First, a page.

Genki - You're right, the poem really ties in with that Gandhi quote. Like you, I was very unhappy before I realized that I had to become the person I wanted to be. No one else was going to make me happier. I had to do it. Now that I'm realizing that and working on creating a happier life for myself things are a lot better!

Green Ink - Thank you! :) You put a big smile on my face! I really do believe that when I put into the world what I want to get from the world, I get it back. It's hard to do sometimes, but it really does work. I love that recipe for happiness that you mentioned. That's great!

Srinivas - Thanks! I'm so glad you like what I did with the post. I definitely think your friend's quote is a great one. We could all benefit a lot from that wise advice!

TJ - Isn't it great!? I was so happy when I recently uncovered it in one of my old journals. Thanks so much for looking up the author. I'm going to check out her site and her book too. I never even thought to Google it. Great idea!

Ia - Sometimes it's very hard for people to understand that they have to put out into the world what they want to get back. I know it's been a hard thing for me to understand for years and years and years. Luckily I'm starting to realize it more and more everyday. Hopefully your brother will do the same soon!

The thing that stands out for me is it's along the lines of unconditional love, along with being special, just for being you. It's a reminder that some people start off feeling special, then get jaded by the world. Others, learn to eventually feel special. Others never get to feel special ... and yet it always starts with how you feel. You get to own it.

I've lived and am living your revised poem. (And how beautiful both versions are!)

I'm not sure if I've said it here, but I've said it everywhere else (including my own blog!) to find the love and the person I wanted to spend the rest of my life with, I had to become that love and that person. (Thank you Ghandi!)

Thank you for such a great post Dani!

I am striving for what you wrote in the "revised" Invitation. It will take a while I think to become that person.

J.D. - You're so right. You get to own it. I love that! It's so true. You can be what you want to be, but it's completely up to you.

Peggy - That's wonderful! :) It's so true that in order to find the person you want to be with, you have to be that person. It's not always an easy thing to do but you are living proof that it works!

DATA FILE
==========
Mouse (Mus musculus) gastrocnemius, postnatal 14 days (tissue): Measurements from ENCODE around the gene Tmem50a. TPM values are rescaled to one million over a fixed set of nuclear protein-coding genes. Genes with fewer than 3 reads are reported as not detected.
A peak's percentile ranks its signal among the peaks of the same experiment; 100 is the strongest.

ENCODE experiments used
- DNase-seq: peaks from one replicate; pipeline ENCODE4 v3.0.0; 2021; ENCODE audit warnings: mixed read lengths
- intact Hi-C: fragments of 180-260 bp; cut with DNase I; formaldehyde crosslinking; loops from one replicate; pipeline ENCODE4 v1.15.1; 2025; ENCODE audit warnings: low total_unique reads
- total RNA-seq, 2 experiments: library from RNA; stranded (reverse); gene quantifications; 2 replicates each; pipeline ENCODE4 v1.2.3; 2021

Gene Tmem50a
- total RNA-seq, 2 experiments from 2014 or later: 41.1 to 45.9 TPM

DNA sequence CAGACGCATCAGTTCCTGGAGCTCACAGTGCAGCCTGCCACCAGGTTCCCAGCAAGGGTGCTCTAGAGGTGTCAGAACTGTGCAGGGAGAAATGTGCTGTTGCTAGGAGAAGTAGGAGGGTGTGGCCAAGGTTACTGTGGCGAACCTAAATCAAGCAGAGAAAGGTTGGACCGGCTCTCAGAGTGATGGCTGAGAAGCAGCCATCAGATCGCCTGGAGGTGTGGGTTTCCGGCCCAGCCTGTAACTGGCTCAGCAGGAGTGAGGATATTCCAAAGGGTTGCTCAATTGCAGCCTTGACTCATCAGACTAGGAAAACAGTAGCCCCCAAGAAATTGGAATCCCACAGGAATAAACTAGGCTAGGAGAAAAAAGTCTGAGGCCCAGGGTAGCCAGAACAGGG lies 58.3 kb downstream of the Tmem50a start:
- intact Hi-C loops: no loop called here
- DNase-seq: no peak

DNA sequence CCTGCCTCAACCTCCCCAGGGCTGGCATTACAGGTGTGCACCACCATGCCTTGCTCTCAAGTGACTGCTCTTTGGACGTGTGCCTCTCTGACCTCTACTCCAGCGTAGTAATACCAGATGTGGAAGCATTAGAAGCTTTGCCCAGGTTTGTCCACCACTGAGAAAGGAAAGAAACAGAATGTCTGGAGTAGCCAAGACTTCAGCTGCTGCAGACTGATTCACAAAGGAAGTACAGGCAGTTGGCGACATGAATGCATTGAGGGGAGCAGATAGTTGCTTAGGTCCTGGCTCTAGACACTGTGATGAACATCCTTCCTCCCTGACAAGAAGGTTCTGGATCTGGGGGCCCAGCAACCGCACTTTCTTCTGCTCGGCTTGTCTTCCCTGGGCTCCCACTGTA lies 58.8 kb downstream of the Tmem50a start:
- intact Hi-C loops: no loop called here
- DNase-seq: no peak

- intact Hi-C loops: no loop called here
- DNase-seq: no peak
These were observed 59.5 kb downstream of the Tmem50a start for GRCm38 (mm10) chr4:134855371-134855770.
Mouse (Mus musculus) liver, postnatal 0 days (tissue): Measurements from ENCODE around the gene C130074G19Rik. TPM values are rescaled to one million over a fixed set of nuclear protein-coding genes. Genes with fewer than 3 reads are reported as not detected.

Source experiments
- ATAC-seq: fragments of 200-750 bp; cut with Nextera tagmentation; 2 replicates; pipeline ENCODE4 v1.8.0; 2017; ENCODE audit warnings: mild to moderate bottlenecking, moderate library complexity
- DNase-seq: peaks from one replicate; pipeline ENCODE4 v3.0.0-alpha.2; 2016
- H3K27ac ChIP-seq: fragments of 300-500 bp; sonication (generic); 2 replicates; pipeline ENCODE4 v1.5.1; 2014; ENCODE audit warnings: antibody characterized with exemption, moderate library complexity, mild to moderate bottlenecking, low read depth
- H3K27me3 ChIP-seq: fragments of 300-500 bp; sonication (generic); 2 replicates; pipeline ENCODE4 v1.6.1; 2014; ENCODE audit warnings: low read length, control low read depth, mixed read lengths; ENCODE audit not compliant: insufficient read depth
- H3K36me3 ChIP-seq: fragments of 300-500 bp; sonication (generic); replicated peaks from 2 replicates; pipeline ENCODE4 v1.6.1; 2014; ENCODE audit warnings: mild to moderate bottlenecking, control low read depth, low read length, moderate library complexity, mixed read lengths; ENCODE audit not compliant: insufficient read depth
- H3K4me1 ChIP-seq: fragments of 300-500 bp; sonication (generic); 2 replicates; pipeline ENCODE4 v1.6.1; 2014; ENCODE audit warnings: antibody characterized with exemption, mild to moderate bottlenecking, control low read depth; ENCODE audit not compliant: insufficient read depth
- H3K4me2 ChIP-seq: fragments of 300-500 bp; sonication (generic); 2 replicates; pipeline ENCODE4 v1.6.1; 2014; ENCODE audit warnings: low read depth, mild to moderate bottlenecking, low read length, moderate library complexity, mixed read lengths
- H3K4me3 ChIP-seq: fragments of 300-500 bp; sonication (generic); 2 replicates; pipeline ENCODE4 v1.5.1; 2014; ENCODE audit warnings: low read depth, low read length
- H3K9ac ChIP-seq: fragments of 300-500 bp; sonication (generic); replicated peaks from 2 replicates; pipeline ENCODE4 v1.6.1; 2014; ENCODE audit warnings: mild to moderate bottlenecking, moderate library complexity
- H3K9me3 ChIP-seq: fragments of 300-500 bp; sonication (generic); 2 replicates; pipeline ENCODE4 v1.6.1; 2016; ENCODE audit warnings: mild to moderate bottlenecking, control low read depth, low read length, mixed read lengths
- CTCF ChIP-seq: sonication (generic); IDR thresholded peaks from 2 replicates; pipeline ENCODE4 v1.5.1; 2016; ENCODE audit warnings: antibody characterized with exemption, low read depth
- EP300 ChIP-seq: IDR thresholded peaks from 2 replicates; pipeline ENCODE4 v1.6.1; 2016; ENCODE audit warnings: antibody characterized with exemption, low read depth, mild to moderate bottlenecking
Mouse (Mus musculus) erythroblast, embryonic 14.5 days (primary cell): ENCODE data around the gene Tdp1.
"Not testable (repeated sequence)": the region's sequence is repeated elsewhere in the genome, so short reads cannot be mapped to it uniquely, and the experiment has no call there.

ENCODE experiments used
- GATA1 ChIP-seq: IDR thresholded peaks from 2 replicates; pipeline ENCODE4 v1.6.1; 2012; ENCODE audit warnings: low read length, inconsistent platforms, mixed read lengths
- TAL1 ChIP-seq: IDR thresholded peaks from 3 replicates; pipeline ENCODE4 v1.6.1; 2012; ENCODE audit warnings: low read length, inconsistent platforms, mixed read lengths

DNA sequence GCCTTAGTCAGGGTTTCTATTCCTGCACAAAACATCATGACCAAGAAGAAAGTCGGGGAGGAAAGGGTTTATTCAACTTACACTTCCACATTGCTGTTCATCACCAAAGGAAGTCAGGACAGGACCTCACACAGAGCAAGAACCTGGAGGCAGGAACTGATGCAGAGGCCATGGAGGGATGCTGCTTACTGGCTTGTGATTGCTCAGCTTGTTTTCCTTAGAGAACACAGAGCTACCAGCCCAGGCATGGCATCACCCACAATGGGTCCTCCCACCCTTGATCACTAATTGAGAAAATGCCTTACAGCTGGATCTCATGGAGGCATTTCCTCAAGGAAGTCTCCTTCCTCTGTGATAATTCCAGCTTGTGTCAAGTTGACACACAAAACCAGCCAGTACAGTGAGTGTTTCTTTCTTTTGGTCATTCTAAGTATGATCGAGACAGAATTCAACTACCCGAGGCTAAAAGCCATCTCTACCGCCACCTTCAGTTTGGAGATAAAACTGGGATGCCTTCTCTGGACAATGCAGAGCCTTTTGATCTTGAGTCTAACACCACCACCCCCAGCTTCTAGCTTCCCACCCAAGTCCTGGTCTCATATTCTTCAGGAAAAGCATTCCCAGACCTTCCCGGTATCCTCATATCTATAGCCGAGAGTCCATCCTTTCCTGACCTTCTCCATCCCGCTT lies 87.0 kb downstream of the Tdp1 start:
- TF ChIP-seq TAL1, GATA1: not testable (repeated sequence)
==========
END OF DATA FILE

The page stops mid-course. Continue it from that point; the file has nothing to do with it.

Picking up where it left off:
Syd - Like you, I'm still a work in progress, but, hey, at least we both know what we're striving for even if it does take awhile!

This has been a real life-changing summer from me. Before summer, I always wanted my friends to realize the person am without really ever showing them. I would talk a lot, but never do anything. But when my friends did the same thing, I would call them out.

I understand now that I wanted to back up my words with action, but I wanted my friends to prove they could do it first.

Great post, Dani.

Great post! There are so many people out for what they can get. I like surrounding myself with other positive, caring, and giving people. I believe we are all a work in progress and should strive to be our best selves -- to work on our inner self. Take care, A.

John - It sounds like you know just what I was getting at with this post. We cannot expect others to be a certain way if we aren't that way ourselves. It's hard to realize this, but it's so very true. Thank you! :)

Anita - Thanks! You're so right. If we spend time working on our inner selves, working to be the best we can be, we'll be putting a better self out into the world and, in turn, will be surrounded by all of the great qualities we've been cultivating in ourselves.

This is wonderful! I love how you turned it around, into being the things that you desire. Love it!

Dani it's amazing how you come up with this stuff! I love both the original which I consider very beautiful and your rewrite which is a wonderful and positive turnaround. I also totally agree with the "I am" approach. Thank you!